National Football League
Not cruising yet: WR Cruz has learned to be patient
National Football League

Not cruising yet: WR Cruz has learned to be patient

Published Jun. 17, 2015 3:33 p.m. ET

EAST RUTHERFORD, N.J. (AP) Patience is one virtue few football players are familiar with.

Then they get injured and they have little choice.

Victor Cruz can't wait to be running all those zigs and zags, posts and fly patterns. But he has to wait, and the receiver is spending most of this week's New York Giants minicamp observing.

''When you sit down and you have to be patient, it's kind of forced upon you, and I was kind of OK with that,'' says Cruz, who tore right knee ligaments in the sixth game of 2014 and has been working his way back ever since.


''The last four years of my life have been just so fast-paced and rapid, and going after it. This year I finally got to take a step back and look at it all a little bit, so it was good for me. I kind of had a retooled mindset of just going out there and playing.''

Except he can't go out and play, or even practice. Cruz knows he can't push things, even when he wants to.

So he listens to the medical staff, goes through his paces with trainers - and looks ahead to the opening of training camp at the end of July, when he plans to be the dynamic receiver he has been through his previous seasons.

''Obviously, you want to push it and continue to go on the path of getting back to 100 percent, but you need your recovery days, too,'' Cruz said. ''So it will be a little of both, the training staff and myself are working on putting a regimen together that tailors both of those things, so we'll see how it goes.''

Cruz isn't the only Giant eager to see him back on the field, teaming with Odell Beckham Jr., last season's Offensive Rookie of the Year, and Rueben Randle. Coach Tom Coughlin, offensive coordinator Ben McAdoo, quarterback Eli Manning - well, just about everyone on the offensive side of the ball - can't wait.

''Once we can all get out there, get to bond, it will really be good,'' Randle says. ''Hopefully we can play a full season together.''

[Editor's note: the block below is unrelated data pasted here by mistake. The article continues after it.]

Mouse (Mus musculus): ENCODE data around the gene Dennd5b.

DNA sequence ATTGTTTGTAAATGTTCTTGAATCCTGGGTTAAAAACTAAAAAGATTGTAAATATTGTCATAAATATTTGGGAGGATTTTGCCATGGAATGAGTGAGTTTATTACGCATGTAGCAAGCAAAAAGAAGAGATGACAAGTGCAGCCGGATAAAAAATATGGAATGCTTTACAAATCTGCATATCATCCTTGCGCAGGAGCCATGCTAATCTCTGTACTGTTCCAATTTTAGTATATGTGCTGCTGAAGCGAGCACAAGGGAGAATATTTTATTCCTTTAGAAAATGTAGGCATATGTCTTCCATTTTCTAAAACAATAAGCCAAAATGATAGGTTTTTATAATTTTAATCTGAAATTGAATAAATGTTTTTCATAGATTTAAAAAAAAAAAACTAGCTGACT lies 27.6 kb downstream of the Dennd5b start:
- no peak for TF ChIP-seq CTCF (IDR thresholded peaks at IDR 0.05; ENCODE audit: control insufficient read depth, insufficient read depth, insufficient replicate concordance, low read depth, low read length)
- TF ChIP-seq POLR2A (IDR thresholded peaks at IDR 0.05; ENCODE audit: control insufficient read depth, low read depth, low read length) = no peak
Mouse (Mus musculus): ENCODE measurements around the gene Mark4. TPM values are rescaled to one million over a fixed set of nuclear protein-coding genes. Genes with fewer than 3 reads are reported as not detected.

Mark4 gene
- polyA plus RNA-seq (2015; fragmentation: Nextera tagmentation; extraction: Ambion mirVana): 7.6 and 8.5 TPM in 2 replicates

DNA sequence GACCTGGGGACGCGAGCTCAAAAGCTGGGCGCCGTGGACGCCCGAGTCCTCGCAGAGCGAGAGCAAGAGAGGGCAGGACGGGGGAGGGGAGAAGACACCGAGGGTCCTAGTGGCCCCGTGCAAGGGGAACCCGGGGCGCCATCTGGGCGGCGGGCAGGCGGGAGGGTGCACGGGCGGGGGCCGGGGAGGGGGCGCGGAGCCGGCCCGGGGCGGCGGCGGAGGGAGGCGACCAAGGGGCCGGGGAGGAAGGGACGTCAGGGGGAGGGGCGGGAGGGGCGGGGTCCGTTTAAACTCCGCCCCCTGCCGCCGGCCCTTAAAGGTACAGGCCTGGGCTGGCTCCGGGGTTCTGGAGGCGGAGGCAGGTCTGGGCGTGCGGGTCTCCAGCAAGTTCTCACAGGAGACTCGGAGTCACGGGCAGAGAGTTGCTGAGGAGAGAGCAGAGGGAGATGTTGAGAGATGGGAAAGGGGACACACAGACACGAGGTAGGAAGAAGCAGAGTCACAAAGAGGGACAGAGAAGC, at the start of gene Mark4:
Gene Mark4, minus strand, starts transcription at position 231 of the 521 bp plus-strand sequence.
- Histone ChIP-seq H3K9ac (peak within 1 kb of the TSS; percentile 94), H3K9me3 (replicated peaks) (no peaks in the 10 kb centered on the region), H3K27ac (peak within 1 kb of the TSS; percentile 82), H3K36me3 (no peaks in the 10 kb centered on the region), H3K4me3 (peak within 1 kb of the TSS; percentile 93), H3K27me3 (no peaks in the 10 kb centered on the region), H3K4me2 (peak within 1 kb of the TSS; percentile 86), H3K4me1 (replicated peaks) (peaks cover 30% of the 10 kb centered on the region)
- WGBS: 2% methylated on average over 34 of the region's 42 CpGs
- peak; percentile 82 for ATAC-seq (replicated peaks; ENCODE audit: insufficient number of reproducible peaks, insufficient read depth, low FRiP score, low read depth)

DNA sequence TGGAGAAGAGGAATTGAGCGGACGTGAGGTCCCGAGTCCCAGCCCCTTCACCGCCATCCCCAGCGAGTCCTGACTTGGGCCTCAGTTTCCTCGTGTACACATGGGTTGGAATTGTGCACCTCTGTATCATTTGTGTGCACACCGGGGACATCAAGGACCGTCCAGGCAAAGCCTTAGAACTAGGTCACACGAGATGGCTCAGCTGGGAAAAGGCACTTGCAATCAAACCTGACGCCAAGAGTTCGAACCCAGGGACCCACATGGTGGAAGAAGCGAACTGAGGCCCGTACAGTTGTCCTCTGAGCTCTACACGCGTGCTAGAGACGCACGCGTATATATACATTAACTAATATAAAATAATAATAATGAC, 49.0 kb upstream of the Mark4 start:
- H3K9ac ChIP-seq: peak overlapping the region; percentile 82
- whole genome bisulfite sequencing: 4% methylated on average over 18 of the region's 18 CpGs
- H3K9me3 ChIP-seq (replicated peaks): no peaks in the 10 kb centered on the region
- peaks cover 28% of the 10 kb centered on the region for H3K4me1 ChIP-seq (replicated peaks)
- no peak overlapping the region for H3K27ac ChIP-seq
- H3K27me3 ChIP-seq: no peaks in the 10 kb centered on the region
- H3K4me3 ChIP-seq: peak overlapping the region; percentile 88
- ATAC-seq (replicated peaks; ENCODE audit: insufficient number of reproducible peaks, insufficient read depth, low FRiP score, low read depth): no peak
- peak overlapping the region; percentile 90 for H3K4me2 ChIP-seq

One of the best slot receivers in the league, Cruz hasn't played a full schedule since 2012. When healthy, he has been Manning's top target, able to make key possession catches, but also break long plays.

His versatility fits perfectly in McAdoo's version of the West Coast offense. And with Beckham emerging as such a dangerous threat, double-teaming Cruz will be difficult for opposing defenses.

Of course, none of that will happen until Cruz gets fully fit. Once again, patience must be the plan.

''I want to come out here, come end of July, from a personal standpoint, and be kind of ready to go,'' he says. ''Be healthy, and from a physical standpoint, my wind, just have everything ready to go come July 29, July 30. Then let the training staff kind of pull me back and let me know what they want from that point.

''But I want to come in ready to go, energized, fully healthy, running, and be good to go.''

How good can Cruz be? If he recaptures the speed and elusiveness that marked his performances from 2011-2013, he can be both reliable and a game breaker.

In 2011, his first full pro season, he made 82 catches for 1,536 yards (a superb 18.7 yards per reception) and nine touchdowns. Oh yeah, the Giants won the Super Bowl that season.

Cruz increased his production to 86 catches the next year, but they were generally shorter routes, and he had 10 TDs. He was having another strong season in 2013 when he hurt his left knee, limiting him to 14 games and 73 receptions. But he already had 998 yards receiving.

His sights now are set on 16 games - and some postseason work, too.

''I have nothing to hold back any more, I have nothing to look forward to - obviously winning and individual stuff and team stuff. But from an individual standpoint, I just want to go out there and play and enjoy kind of the second half of my career a little bit. Just enjoy it. A lot of guys don't play six, seven-plus years in this league, and I just want to enjoy it.''


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